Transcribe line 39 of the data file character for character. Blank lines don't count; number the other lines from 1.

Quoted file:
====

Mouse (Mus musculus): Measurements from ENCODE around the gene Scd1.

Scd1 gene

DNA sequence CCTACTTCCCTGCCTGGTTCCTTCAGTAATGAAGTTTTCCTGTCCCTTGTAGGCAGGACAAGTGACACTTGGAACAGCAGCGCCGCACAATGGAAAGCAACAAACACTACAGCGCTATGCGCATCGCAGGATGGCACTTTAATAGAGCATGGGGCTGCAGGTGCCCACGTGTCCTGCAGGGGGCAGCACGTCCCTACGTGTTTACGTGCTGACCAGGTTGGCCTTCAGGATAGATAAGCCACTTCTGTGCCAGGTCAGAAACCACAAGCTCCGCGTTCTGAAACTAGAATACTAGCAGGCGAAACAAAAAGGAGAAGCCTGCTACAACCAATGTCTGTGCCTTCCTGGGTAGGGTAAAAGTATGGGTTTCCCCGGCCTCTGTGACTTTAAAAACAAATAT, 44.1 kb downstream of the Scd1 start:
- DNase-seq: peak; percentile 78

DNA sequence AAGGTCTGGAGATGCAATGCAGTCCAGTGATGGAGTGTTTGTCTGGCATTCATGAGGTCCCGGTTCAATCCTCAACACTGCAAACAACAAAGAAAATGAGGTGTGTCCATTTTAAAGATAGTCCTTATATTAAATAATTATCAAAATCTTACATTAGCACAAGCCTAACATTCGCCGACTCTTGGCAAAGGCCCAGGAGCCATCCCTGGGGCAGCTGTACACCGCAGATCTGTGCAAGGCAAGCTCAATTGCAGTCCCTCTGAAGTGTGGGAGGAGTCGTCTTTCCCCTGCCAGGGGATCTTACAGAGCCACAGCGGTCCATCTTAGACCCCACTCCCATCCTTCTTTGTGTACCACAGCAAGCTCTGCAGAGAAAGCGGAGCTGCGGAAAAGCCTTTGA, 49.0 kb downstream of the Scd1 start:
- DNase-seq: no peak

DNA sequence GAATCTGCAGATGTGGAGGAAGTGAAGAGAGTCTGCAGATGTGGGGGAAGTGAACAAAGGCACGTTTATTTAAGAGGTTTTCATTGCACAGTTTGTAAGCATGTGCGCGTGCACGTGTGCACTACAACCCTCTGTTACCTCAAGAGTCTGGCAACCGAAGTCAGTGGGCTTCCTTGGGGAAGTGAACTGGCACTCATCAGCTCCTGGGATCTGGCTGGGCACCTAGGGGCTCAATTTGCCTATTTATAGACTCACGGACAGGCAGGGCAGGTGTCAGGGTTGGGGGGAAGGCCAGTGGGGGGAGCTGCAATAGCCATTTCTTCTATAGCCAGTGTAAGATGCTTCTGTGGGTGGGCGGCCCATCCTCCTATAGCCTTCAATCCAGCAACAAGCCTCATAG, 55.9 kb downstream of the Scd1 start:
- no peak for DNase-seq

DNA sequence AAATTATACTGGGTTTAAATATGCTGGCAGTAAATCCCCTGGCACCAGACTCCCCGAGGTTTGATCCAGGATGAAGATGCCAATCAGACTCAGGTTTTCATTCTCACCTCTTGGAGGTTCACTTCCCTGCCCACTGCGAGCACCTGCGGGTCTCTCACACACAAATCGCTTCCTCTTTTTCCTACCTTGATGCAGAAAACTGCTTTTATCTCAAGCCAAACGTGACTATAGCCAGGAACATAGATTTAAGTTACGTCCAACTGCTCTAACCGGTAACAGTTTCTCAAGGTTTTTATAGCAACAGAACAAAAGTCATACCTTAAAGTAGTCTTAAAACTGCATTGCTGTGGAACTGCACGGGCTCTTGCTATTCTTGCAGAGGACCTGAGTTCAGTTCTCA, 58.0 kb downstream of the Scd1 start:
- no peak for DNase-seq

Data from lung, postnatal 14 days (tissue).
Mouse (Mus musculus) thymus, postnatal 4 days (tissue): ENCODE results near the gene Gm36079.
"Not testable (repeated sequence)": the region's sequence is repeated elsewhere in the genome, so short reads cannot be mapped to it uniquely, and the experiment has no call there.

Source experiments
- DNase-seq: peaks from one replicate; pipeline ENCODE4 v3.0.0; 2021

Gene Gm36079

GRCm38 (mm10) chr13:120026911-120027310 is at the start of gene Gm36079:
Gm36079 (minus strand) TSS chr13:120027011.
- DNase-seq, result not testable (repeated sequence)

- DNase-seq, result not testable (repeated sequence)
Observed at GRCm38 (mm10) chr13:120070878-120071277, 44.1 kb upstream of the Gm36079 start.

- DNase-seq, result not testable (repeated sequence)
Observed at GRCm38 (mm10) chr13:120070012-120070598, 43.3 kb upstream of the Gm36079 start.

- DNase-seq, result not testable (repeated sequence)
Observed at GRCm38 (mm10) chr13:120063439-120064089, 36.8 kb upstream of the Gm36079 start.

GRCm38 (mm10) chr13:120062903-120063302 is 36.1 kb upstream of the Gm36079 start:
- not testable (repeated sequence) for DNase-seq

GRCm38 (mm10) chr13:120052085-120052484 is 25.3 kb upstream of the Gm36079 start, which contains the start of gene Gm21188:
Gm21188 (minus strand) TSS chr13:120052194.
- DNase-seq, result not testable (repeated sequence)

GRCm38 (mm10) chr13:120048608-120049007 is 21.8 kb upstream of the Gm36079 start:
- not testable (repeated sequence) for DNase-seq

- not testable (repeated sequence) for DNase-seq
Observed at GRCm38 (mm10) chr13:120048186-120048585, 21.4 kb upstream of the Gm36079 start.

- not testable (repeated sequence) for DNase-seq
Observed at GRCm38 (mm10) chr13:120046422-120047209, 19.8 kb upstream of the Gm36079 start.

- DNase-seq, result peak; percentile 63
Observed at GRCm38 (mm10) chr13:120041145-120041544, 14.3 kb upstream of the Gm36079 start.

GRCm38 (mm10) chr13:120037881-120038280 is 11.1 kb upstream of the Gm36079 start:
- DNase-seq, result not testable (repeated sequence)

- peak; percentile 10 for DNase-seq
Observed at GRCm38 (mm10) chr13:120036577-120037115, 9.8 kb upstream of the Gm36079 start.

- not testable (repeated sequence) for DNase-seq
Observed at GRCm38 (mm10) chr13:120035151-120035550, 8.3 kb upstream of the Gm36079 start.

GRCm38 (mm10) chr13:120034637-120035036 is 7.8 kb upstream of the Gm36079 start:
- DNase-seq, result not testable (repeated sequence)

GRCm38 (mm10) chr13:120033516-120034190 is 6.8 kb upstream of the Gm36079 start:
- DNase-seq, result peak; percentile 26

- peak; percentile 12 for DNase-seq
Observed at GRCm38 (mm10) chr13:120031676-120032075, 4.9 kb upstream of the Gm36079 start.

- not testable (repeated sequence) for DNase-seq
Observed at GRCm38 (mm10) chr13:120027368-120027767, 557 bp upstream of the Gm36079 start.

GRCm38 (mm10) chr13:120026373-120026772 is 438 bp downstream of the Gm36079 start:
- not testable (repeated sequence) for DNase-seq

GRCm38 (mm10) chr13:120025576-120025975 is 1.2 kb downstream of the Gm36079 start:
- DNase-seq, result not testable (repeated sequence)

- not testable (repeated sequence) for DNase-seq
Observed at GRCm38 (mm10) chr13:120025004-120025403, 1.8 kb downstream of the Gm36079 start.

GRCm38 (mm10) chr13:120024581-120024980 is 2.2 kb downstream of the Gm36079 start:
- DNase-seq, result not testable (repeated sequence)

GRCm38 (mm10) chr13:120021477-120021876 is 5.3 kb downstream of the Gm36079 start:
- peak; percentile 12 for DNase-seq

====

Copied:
GRCm38 (mm10) chr13:120037881-120038280 is 11.1 kb upstream of the Gm36079 start: